Name: Ediacara Assemblage
Location: Worldwide - named after locality in Australia. Also found in Namibia, Sweden, Eastern Europe, Canada, England, Wales, New Foundland,
Age: Neoproterozoic

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Taphonomy


The mode and mechanisms of preservation of soft-bodied faunas in particular may be intrinsic to resolution of the debate over the affinity of the fauna. It is important to attempt to understand how the Ediacaran fossils were preserved because recognition of the diagnostic characteristics is hampered by the nature of the preservation.

Gehling (1986) suggested that the unusual preservation is the result of cyanobacterial films, which protected and hindered aeration. This seems feasible, as cyanobacterial films were already present in algal stromatolites at this time. Recent experiments by Jones (2002) on bacterial gelatinous layers have demonstrated their efficacy in preserving the delicate spines of modern Spirograptus (a graptolite).

Other hypotheses explaining the preservation include the idea of a high density of bottom population allied with rapid burial in sediment. The nature of the sediments indicates that 'flash' events such as turbidity flows and ash-fall were involved in many (but not all) of the Ediacarian deposits.

Preservation could be due to a low degree of biological processing by deposit feeders. Sepkoski (1979) suggested that the apparent extinction of many Ediacarian taxa at the base of the Cambrian was due to an increase in deposit feeders, thus removing the evidence of later forms. Others have suggested that an absence of active filtrators prevented circulation and thus a reducing environment formed.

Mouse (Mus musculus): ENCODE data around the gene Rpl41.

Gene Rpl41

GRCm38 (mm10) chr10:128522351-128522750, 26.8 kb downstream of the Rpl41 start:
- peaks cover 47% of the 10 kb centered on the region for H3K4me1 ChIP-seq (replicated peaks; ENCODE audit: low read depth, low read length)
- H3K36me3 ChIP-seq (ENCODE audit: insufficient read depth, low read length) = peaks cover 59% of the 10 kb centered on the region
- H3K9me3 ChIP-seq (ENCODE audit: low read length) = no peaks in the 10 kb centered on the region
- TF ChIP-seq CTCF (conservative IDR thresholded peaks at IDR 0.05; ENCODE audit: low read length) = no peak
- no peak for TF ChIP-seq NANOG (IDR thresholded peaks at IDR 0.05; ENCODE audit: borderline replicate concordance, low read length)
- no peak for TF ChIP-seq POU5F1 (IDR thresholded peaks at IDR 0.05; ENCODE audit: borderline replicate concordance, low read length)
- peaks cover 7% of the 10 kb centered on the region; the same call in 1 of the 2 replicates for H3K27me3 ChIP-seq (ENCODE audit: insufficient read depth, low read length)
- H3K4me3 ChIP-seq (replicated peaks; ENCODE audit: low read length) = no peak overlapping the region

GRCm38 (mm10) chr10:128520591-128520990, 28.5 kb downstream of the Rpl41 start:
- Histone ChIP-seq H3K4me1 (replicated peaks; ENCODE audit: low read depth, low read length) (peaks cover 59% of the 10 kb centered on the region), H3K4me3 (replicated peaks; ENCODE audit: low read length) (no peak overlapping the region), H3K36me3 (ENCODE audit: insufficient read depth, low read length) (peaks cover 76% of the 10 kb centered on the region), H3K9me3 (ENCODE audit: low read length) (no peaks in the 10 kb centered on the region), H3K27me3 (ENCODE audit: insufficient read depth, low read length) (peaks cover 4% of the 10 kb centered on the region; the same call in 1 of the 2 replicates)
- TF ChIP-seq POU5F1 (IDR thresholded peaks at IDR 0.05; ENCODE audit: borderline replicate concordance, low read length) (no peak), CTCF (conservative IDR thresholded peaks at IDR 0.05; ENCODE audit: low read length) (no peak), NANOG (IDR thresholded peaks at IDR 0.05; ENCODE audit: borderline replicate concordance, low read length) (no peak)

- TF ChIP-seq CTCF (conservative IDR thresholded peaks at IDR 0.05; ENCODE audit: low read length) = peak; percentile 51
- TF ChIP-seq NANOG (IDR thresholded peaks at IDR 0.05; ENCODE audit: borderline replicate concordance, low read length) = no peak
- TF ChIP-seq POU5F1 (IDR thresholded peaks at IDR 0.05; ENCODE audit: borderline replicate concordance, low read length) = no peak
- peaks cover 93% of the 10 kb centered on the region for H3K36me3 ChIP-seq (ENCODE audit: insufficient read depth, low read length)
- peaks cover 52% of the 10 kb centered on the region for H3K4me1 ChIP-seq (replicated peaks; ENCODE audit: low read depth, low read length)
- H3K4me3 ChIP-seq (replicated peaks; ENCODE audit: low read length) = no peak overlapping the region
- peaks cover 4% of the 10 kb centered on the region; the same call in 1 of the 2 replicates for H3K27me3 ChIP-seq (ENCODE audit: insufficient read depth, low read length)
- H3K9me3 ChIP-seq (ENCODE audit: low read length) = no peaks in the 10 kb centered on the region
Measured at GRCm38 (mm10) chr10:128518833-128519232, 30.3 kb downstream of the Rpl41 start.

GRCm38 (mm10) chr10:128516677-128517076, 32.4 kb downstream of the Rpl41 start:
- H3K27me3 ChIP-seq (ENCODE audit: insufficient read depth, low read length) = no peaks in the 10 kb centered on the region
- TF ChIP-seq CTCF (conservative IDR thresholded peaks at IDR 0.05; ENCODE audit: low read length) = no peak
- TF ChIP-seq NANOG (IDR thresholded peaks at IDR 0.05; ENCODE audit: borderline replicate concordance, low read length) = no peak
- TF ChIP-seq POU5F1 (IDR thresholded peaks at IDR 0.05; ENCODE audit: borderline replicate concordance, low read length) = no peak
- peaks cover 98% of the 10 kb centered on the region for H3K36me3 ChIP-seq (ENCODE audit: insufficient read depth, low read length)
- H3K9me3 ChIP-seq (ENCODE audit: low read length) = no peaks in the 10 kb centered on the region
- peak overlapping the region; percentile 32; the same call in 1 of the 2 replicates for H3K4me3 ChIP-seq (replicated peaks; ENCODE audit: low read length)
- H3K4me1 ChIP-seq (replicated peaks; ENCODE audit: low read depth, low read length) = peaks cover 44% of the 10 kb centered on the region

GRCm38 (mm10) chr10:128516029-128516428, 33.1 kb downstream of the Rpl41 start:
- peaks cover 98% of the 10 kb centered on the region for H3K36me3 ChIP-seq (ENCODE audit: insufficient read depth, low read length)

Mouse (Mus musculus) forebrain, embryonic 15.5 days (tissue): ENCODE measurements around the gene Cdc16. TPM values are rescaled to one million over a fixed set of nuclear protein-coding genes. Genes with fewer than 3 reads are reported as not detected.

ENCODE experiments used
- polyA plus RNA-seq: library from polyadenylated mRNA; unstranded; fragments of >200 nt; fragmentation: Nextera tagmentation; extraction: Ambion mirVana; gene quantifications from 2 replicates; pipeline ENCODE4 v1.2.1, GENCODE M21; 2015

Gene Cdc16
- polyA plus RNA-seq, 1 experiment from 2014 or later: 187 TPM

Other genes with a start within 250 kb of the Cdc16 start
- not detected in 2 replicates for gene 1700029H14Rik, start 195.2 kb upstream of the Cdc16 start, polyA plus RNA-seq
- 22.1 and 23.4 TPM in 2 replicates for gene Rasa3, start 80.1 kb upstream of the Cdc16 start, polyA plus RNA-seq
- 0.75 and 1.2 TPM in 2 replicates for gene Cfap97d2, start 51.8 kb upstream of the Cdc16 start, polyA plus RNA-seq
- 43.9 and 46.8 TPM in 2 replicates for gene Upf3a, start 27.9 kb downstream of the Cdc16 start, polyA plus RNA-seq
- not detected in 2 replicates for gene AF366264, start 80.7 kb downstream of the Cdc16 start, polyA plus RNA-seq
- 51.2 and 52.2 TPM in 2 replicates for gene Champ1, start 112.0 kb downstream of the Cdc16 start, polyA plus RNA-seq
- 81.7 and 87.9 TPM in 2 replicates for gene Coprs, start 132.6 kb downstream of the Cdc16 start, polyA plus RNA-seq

Glaessner (1984) believes that the organisms are preserved because there were no predators at that time. However, Hutchinson (1961) proposed that the earliest predators could have been soft-bodied, as in the Burgess Shale and therefore might not have been preserved.

There appears to be no common environmental factor that could explain the unusual preservation of the Ediacarian fauna. It may be that many of the factors described above played a role or that factors such as 'flash' events lead to preservation in some cases while other factors were important in the quieter 'shifting current' conditions suggested by Glaessner & Wade (1966) to explain the quartzite sandstone. Seilacher's (1992) view that the unusual preservation was a consequence of the 'unique construction' depends on acceptance that the fauna was indeed uniquely constructed.

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Section author: Kate Yarrington

This section is part of a Fossil Lagerstätten web site which has been built up as a result of the efforts of the 2002-3 MSc Palaeobiology class in the Department of Earth Sciences at University of Bristol, as part of a course in Scientific Communication.


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